AWWA is working hard to send the message No Operator, No Water: raising awareness of the importance of a strong water operator community. What are the biggest obstacles to maintaining that community going forward, and what are the opportunities?
Yandle: Today, throughout the country, tens of thousands of water plant operators went in for their 8 or 12 hour shift to make sure all of us got safe, reliable and affordable drinking water. Baby boomers are retiring, creating a tremendous shortage of professional operators. It’s going to be quite a struggle to attract good, qualified, professional people into this industry when the applicant pool is going to be smaller. However, as a utility manager, you have to do whatever it takes to maintain that workforce: No Operator, No Water.
Polcari: Both on the national level and in all of the local sections, there is going to be a major focus on trying to attract people to water as a career. We try to do that here in New England, and it’s one of the most important things we do.
Yandle: When I was leading a municipal utility, I knew I couldn’t compete with the private sector on hourly wage, but I could provide a career path, a retirement system, certifications, and job security. There’s no steadier work than in a municipal water system. We’ve got to have somebody at the helm 24/7 processing water and overseeing the conveyance of that water to the end-user. The entire community is counting on you: businesses, homes, fire protection. On Christmas Day and the 4th of July. And it takes people to deliver that service, and they’ll always be needed. More so now than ever before, that job security is very attractive.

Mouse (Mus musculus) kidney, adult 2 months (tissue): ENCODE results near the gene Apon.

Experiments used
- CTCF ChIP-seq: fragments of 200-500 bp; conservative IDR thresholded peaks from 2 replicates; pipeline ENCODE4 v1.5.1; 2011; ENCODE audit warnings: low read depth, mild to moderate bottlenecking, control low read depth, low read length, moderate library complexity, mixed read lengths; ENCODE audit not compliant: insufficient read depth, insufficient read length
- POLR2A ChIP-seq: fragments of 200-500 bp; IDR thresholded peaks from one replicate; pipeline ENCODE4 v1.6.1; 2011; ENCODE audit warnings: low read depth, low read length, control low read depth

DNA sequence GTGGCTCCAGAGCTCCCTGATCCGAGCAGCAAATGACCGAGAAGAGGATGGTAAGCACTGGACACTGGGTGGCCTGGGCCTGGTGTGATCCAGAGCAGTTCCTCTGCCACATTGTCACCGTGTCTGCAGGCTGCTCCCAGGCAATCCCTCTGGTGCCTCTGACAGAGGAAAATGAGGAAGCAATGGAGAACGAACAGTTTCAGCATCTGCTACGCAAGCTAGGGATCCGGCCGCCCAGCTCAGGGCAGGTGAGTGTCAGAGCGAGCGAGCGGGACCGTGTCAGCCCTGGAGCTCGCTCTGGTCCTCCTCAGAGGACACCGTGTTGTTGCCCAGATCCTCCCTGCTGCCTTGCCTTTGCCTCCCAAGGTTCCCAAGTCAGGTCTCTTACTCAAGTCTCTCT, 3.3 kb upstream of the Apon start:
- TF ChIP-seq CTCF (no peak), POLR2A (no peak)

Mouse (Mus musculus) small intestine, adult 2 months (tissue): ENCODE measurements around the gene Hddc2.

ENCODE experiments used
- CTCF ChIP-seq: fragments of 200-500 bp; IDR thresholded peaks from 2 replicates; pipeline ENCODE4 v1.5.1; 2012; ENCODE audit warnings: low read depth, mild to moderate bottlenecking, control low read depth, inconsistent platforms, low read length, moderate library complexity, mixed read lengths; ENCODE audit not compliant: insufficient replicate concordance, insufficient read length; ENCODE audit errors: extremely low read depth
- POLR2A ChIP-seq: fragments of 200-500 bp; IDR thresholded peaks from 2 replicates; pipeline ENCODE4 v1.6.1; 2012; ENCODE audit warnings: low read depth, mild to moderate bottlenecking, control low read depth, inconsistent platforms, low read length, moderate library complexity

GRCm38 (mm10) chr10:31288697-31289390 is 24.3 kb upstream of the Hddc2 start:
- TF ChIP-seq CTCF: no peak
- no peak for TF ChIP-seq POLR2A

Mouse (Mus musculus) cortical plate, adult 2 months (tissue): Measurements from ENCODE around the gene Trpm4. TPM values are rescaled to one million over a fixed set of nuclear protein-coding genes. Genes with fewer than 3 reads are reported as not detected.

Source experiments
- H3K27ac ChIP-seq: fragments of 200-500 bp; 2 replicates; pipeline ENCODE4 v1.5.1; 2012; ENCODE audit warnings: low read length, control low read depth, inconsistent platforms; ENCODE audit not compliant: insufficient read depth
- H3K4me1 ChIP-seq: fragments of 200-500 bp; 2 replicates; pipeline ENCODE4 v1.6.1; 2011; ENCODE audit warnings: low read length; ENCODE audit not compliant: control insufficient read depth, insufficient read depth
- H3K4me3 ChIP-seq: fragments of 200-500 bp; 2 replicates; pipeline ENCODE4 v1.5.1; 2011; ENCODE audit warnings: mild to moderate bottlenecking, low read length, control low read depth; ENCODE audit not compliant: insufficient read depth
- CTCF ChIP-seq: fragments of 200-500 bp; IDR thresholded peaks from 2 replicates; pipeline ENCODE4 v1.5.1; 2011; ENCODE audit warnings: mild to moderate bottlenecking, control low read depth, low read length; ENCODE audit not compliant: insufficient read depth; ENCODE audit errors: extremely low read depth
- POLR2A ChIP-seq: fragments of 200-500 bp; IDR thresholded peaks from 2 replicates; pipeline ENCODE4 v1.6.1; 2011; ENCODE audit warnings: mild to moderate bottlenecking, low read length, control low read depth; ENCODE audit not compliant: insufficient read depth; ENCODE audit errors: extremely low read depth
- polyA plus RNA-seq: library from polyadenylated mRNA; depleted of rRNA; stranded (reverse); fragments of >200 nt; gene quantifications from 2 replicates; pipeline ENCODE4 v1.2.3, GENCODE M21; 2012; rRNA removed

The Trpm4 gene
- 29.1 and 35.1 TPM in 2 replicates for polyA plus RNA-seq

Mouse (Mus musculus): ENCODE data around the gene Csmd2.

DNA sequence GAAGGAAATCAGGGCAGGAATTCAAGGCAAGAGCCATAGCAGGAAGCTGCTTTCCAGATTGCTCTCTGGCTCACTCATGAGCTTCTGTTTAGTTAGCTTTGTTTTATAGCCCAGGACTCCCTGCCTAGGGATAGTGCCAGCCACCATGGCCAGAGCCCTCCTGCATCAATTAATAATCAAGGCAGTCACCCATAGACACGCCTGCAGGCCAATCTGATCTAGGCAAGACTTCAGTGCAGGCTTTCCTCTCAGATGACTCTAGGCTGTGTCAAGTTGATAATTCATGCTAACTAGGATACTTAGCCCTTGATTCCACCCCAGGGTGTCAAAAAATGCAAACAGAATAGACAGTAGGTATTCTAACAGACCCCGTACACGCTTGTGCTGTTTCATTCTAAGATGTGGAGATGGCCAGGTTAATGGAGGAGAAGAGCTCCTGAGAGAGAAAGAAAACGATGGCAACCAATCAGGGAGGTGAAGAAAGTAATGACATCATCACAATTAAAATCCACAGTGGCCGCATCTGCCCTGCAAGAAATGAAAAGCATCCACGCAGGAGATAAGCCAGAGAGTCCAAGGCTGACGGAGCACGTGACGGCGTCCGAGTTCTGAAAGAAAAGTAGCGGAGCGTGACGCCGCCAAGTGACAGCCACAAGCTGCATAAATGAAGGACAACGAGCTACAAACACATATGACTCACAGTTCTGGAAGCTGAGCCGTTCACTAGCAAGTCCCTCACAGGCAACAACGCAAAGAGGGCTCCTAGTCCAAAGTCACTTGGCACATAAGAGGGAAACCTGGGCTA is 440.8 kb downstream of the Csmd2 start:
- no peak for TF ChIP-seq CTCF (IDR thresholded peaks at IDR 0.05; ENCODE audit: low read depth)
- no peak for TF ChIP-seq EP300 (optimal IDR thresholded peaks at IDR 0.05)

Polcari: It’s important not only to bring people into the industry, but also to reach out to people who are already in the water industry to get involved in the AWWA community. That’s why we’re working hard to attract existing operators to join and become active in their local sections. The value in getting involved is huge. Building a network with your fellow water professionals helps you understand what your peers are doing, what challenges they’re seeing, and what techniques they’re developing. Those relationships can be incredibly valuable to your effectiveness and your career.
Yandle: At AWWA, we’re putting the emphasis on supporting recruitment, training, and organizational improvements. And we’re seeing our member utilities using technology to capture what the outgoing generation knows instinctively, and to empower the incoming generation to work more effectively.
Polcari: I’ve been lucky to have worked in the water industry for my entire career. I’m looking forward to working as part of the AWWA Board of Directors to help guide the industry forward.